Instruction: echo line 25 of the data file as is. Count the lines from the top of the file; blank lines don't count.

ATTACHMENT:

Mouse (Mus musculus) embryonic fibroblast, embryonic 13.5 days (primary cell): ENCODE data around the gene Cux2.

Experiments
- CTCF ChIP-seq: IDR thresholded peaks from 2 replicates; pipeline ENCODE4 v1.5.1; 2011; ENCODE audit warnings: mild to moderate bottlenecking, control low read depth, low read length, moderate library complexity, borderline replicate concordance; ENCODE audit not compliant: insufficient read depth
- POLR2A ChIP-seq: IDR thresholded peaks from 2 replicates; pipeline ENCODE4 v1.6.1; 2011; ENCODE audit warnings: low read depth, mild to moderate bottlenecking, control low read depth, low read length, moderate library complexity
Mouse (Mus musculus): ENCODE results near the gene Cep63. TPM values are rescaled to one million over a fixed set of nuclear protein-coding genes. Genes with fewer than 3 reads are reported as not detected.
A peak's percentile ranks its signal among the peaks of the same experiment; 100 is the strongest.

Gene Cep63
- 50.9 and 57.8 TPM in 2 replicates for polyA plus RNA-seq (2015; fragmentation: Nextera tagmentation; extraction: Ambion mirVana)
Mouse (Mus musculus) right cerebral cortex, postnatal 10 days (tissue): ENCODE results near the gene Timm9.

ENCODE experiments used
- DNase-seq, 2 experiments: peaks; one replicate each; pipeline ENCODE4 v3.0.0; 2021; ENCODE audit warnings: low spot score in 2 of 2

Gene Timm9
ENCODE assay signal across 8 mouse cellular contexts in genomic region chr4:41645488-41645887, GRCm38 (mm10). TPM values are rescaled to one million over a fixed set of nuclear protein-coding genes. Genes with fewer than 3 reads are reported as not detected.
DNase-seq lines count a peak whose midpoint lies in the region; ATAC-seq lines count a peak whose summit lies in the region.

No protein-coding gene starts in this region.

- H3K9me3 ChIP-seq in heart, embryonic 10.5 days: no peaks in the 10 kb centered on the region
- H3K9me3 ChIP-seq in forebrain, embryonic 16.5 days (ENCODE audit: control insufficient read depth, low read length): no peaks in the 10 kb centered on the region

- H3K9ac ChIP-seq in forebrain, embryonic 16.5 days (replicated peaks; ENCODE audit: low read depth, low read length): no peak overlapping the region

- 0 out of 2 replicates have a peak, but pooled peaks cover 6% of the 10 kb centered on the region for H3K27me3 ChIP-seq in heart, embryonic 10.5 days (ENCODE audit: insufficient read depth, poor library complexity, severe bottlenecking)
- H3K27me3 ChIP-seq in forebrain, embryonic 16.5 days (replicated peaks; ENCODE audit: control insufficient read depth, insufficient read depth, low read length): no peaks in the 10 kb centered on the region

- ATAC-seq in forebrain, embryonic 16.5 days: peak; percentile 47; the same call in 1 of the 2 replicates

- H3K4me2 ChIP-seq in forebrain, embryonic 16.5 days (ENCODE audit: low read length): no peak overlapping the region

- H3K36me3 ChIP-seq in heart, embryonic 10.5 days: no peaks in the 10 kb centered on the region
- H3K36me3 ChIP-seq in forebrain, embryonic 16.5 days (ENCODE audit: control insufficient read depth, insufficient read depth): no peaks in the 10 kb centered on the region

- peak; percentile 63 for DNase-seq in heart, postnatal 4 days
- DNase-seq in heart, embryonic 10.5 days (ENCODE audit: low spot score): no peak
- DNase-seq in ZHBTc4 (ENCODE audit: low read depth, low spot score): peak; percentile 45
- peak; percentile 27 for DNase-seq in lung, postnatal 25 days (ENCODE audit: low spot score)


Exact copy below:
- peak; percentile 63 for DNase-seq in heart, postnatal 4 days